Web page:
Released: Oct 01st, 1998
Running Time: 85
Director: Jonathan Morgan
Company: Wicked Pictures
Cast: Katie Gold, Rebecca Lord, Mickey G., Brad Armstrong, George Kaplan, Jonathan Morgan, Serenity, Missy (I), Ian Daniels, John West, Asia Carrera, Shanna McCullough
Critical Rating: AAAA
Display prominently in your features/couples/new releases section(s) and let the Wicked name and the award-worthy box cover (August\'s \"Box cover of the Month\") do the rest.
What some are referring to as "Jonathan Morgan's Dark Trilogy" for Wicked (the first two "installments" being last year's critically lauded "Crazed and the award-winning Indigo Delta) comes to a fairly impressive "close" with Pornogothic, a vampire story set in the late-night club culture of modern-day Los Angeles.
Brad Armstrong plays a crooked cop who tries to blunt the pain of his wife's recent death with frequent visits to a mildly sympathetic call girl (Stephanie Swift) and a seedy downtown watering hole. At the same time, Armstrong's investigation into a series of grisly murders leads him to Club Pornogothic, an exclusive, popular night spot that just happens to be owned and operated by a clutch of lady vampires led by Shawna McCullough (pre-nom for Best Actress). Adding dimensions to the story are two of McCullough's compatriots, one who feels a connection to her human prey (Serenity) and another (Katie Gold) who is all too eager to embrace the opportunities afforded by her dark nature.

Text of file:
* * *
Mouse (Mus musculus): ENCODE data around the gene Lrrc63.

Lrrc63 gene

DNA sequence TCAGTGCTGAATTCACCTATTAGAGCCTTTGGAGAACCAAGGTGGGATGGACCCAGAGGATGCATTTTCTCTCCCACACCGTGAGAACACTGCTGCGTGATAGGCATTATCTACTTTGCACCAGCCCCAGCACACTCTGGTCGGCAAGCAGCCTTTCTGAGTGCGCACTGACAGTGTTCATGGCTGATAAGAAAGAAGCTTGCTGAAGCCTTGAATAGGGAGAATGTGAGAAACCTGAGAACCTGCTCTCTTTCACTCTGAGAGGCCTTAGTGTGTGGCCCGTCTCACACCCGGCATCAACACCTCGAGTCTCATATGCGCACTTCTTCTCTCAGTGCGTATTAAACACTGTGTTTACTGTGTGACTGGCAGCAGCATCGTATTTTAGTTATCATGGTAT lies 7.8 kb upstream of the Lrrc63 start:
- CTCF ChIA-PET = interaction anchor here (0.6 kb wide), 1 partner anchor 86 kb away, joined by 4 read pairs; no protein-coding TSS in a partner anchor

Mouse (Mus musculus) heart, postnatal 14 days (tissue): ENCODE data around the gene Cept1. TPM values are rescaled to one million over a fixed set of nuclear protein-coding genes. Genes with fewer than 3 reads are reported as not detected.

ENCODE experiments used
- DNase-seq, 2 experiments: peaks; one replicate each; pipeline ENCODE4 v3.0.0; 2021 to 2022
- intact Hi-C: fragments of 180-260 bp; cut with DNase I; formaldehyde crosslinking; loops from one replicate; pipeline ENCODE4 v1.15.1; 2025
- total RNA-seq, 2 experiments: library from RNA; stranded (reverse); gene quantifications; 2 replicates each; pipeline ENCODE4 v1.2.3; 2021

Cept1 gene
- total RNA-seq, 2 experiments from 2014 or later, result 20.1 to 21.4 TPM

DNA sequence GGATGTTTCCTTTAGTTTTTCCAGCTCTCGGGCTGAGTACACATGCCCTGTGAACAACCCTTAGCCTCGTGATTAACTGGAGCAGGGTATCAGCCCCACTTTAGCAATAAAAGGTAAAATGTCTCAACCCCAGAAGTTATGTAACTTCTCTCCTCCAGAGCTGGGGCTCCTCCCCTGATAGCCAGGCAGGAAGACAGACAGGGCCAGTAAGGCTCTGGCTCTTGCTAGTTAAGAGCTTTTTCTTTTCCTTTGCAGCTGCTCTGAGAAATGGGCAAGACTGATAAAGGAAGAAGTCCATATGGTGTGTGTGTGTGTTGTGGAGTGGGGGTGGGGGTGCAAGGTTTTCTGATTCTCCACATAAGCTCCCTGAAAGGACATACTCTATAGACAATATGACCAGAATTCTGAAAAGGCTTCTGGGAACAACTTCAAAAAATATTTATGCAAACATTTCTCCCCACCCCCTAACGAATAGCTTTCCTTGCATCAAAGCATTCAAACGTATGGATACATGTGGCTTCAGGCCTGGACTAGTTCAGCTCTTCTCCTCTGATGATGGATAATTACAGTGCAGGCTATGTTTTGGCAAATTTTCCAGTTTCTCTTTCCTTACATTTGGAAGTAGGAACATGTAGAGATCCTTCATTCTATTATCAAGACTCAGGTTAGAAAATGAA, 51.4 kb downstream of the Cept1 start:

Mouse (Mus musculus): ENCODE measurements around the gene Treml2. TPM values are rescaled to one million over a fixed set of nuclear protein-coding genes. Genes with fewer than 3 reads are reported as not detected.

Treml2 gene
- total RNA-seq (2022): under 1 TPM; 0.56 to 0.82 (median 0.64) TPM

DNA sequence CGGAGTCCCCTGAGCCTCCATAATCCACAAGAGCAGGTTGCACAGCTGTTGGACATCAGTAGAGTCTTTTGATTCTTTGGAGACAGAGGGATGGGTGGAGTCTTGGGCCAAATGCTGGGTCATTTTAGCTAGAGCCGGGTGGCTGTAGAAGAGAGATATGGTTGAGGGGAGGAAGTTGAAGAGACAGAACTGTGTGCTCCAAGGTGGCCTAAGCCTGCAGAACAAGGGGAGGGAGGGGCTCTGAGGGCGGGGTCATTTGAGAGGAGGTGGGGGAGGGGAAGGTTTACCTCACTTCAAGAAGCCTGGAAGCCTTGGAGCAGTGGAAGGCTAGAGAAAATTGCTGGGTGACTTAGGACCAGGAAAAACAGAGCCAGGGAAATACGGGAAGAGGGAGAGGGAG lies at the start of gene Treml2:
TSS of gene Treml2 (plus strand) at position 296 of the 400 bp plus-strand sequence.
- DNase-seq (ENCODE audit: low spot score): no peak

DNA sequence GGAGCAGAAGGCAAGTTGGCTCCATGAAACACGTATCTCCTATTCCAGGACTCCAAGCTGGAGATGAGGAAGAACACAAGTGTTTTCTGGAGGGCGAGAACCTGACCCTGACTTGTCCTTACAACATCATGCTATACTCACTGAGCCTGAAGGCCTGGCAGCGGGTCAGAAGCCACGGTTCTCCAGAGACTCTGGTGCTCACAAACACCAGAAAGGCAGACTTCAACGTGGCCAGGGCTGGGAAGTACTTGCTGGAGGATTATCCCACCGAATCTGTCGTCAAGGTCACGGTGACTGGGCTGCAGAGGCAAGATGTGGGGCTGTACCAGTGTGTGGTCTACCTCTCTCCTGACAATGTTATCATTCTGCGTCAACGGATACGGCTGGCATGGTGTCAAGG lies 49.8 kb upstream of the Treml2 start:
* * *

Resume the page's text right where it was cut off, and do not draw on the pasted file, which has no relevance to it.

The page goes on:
Videography, music, and art direction combine to create a sexy, sometimes spooky, atmosphere, and all are pre-nom worthy. A unique editing style during the sex underscores the otherworldly nature of the vampires, and results in some memorable scenes, particularly an Asia Carrera/Katie Gold encounter in the ladies' room; a McCullough/John West boy/girl (set in a freight elevator!); a terrific group orgy at the club; and another fine boy/girl, this one featuring Armstrong and Serenity. Also, George Kaplan turns in a great non-sex performance as a coroner who is terrorized by a supposedly dead shooting victim.
There are some weaknesses in the vid. At least one significant plot threat involving Armstrong doesn't resolve itself, and some overwrought dialogue and a pair of syrupy violin pieces (first utilized in Flashpoint, to similar deleterious effect) result in a few pivotal scenes playing as melodrama. Most significantly, though the make-up is superb, all the quick cuts and sound effects in the world can't disguise the fact that some of the performers just don't connect with the predatory/supernatural aspects of their vampire characters. This is, unfortunately, most obvious at the beginning of the feature, where a great opening credit sequence leads to an ineffectual action scene in which McCullough and her group corner and kill a lone male human in an alley. Excessive use of medium/long shots and the aforementioned performance problems result in a low-impact scene that leaves the rest of the video trying to win over the viewer.
Happily, it generally succeeds in doing so.